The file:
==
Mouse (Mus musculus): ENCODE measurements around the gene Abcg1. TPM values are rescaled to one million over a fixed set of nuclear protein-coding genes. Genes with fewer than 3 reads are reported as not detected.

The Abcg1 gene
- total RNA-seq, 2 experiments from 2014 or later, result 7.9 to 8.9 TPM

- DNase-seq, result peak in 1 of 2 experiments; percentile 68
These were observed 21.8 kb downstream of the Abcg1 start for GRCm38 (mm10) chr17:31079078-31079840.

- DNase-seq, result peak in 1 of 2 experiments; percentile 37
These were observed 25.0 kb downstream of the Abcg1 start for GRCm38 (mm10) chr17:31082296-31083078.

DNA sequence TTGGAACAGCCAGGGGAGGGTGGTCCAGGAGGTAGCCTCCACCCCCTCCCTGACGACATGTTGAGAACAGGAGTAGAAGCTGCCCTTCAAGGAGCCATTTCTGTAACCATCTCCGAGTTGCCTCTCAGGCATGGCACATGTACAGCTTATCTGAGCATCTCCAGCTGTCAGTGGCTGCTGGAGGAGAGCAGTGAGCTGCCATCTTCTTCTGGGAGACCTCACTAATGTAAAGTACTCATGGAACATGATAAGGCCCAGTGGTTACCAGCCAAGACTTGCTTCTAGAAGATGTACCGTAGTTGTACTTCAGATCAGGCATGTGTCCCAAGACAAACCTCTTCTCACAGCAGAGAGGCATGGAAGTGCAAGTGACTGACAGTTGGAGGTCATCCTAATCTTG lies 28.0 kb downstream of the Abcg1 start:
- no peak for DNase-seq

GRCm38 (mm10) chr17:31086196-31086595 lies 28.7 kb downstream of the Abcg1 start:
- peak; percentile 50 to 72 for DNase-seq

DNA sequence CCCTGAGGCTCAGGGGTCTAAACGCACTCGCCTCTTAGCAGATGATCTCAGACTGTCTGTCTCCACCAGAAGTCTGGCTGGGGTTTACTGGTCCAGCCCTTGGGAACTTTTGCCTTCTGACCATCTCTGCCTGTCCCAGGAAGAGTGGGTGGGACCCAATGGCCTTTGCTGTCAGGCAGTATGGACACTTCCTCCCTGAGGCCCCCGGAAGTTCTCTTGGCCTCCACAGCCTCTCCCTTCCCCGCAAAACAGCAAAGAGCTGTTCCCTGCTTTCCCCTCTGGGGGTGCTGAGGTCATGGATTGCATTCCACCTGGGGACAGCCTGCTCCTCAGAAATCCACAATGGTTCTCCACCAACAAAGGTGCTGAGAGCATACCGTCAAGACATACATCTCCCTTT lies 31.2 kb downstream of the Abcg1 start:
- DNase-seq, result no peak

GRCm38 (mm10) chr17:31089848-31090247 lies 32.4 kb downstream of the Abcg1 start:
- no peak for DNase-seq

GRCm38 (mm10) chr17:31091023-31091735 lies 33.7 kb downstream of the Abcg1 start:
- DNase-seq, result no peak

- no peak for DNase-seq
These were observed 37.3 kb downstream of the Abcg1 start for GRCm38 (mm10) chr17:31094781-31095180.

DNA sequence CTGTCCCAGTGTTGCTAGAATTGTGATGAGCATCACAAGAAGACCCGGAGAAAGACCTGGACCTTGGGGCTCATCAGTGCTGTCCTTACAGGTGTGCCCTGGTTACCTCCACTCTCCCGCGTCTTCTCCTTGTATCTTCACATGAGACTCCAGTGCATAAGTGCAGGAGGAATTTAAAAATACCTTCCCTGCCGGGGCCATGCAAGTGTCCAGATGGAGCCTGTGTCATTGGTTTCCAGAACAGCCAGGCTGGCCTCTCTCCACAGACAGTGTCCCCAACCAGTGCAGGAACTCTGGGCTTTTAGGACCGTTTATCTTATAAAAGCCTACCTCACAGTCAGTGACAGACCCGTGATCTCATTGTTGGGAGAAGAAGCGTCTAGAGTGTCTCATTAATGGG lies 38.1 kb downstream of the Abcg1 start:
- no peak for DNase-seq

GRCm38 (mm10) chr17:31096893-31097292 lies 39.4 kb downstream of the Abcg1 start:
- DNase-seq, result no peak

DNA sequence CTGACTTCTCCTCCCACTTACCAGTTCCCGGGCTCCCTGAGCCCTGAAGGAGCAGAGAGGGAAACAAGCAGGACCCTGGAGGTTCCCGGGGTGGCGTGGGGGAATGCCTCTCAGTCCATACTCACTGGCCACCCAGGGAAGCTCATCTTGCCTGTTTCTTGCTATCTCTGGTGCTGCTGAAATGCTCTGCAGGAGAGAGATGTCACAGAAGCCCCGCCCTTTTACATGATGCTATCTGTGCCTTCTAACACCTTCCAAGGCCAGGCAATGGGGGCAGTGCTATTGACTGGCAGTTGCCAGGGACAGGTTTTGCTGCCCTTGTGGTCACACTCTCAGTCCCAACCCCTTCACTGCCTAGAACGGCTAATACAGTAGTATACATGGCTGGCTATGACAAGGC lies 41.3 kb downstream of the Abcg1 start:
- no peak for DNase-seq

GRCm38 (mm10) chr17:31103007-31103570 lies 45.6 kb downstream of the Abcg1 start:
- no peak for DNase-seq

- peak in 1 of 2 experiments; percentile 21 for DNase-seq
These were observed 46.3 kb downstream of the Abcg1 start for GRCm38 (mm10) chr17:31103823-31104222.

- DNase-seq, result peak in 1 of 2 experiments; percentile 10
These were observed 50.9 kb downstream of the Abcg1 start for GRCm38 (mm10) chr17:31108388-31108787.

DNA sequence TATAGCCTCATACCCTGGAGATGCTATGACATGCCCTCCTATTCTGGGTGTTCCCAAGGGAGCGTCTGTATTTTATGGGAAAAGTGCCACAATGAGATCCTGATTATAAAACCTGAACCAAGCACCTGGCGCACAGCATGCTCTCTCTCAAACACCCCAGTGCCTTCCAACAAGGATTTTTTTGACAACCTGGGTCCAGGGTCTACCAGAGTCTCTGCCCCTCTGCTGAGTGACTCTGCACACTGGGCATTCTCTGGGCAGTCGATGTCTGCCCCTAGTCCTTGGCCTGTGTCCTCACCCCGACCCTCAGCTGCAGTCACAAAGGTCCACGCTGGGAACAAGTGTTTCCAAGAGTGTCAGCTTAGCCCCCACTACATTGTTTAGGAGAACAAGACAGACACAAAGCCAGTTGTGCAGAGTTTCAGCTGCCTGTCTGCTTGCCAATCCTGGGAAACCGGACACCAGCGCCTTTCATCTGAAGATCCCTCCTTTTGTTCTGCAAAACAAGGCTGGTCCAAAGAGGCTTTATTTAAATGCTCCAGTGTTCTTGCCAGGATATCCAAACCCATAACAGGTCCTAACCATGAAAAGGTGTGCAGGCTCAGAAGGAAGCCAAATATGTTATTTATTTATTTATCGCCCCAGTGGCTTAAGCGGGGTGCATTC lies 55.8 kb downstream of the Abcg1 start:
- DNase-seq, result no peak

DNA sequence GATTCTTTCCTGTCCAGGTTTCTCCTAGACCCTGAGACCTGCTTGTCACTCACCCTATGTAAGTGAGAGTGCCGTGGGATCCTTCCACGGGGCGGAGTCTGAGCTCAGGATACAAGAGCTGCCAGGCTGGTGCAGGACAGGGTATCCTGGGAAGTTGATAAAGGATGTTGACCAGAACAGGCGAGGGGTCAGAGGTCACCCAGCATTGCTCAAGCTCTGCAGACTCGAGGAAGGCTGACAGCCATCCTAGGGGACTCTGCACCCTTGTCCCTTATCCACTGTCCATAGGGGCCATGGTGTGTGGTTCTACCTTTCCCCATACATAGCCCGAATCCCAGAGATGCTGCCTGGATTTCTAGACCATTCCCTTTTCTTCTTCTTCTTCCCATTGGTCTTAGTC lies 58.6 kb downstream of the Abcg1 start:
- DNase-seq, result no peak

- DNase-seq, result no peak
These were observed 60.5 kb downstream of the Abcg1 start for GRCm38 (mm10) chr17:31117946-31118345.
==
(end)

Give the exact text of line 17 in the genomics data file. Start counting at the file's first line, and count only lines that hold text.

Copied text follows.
- DNase-seq, result no peak